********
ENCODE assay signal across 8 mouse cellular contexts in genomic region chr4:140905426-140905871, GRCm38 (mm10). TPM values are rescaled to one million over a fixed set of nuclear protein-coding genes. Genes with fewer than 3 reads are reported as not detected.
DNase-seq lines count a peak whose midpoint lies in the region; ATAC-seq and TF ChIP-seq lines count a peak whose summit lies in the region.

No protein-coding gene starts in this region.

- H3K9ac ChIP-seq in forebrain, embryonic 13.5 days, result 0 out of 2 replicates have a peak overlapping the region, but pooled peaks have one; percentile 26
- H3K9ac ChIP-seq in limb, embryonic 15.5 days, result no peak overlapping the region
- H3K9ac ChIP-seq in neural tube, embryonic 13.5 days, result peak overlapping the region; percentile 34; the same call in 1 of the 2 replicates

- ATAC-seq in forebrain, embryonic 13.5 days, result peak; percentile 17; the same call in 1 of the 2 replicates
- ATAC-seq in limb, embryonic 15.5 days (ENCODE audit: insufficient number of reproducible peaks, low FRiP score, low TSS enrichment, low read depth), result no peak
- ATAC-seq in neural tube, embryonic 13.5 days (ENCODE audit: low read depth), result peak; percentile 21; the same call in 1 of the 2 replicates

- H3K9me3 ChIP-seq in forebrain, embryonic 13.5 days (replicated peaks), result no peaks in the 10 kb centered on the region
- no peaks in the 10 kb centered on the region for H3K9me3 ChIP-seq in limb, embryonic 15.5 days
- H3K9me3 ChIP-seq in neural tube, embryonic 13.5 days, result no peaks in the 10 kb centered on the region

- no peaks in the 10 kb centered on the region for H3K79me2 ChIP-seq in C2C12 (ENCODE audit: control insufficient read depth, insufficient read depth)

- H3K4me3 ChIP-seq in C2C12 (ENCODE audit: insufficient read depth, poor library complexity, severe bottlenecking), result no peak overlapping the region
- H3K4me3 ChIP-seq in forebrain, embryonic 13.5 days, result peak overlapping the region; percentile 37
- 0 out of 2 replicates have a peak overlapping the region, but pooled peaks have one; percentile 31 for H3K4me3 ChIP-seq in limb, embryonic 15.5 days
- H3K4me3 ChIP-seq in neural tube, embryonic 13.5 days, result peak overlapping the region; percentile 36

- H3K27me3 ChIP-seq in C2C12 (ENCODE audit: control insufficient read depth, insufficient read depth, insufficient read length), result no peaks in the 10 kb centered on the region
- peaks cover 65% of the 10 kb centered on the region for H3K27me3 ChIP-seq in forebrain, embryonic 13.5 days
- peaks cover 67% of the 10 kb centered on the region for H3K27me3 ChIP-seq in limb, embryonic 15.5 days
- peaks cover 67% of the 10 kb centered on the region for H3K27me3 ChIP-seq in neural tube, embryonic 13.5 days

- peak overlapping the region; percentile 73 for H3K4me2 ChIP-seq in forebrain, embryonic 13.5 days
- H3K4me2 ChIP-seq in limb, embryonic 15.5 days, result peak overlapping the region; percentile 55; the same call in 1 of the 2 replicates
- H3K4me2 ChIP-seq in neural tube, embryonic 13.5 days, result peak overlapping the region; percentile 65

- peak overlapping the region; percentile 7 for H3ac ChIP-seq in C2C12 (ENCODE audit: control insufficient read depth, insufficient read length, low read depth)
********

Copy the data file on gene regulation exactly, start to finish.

ENCODE assay signal across 8 mouse cellular contexts in genomic region chr4:140905426-140905871, GRCm38 (mm10). TPM values are rescaled to one million over a fixed set of nuclear protein-coding genes. Genes with fewer than 3 reads are reported as not detected.
DNase-seq lines count a peak whose midpoint lies in the region; ATAC-seq and TF ChIP-seq lines count a peak whose summit lies in the region.

No protein-coding gene starts in this region.

- H3K9ac ChIP-seq in forebrain, embryonic 13.5 days, result 0 out of 2 replicates have a peak overlapping the region, but pooled peaks have one; percentile 26
- H3K9ac ChIP-seq in limb, embryonic 15.5 days, result no peak overlapping the region
- H3K9ac ChIP-seq in neural tube, embryonic 13.5 days, result peak overlapping the region; percentile 34; the same call in 1 of the 2 replicates

- ATAC-seq in forebrain, embryonic 13.5 days, result peak; percentile 17; the same call in 1 of the 2 replicates
- ATAC-seq in limb, embryonic 15.5 days (ENCODE audit: insufficient number of reproducible peaks, low FRiP score, low TSS enrichment, low read depth), result no peak
- ATAC-seq in neural tube, embryonic 13.5 days (ENCODE audit: low read depth), result peak; percentile 21; the same call in 1 of the 2 replicates

- H3K9me3 ChIP-seq in forebrain, embryonic 13.5 days (replicated peaks), result no peaks in the 10 kb centered on the region
- no peaks in the 10 kb centered on the region for H3K9me3 ChIP-seq in limb, embryonic 15.5 days
- H3K9me3 ChIP-seq in neural tube, embryonic 13.5 days, result no peaks in the 10 kb centered on the region

- no peaks in the 10 kb centered on the region for H3K79me2 ChIP-seq in C2C12 (ENCODE audit: control insufficient read depth, insufficient read depth)

- H3K4me3 ChIP-seq in C2C12 (ENCODE audit: insufficient read depth, poor library complexity, severe bottlenecking), result no peak overlapping the region
- H3K4me3 ChIP-seq in forebrain, embryonic 13.5 days, result peak overlapping the region; percentile 37
- 0 out of 2 replicates have a peak overlapping the region, but pooled peaks have one; percentile 31 for H3K4me3 ChIP-seq in limb, embryonic 15.5 days
- H3K4me3 ChIP-seq in neural tube, embryonic 13.5 days, result peak overlapping the region; percentile 36

- H3K27me3 ChIP-seq in C2C12 (ENCODE audit: control insufficient read depth, insufficient read depth, insufficient read length), result no peaks in the 10 kb centered on the region
- peaks cover 65% of the 10 kb centered on the region for H3K27me3 ChIP-seq in forebrain, embryonic 13.5 days
- peaks cover 67% of the 10 kb centered on the region for H3K27me3 ChIP-seq in limb, embryonic 15.5 days
- peaks cover 67% of the 10 kb centered on the region for H3K27me3 ChIP-seq in neural tube, embryonic 13.5 days

- peak overlapping the region; percentile 73 for H3K4me2 ChIP-seq in forebrain, embryonic 13.5 days
- H3K4me2 ChIP-seq in limb, embryonic 15.5 days, result peak overlapping the region; percentile 55; the same call in 1 of the 2 replicates
- H3K4me2 ChIP-seq in neural tube, embryonic 13.5 days, result peak overlapping the region; percentile 65

- peak overlapping the region; percentile 7 for H3ac ChIP-seq in C2C12 (ENCODE audit: control insufficient read depth, insufficient read length, low read depth)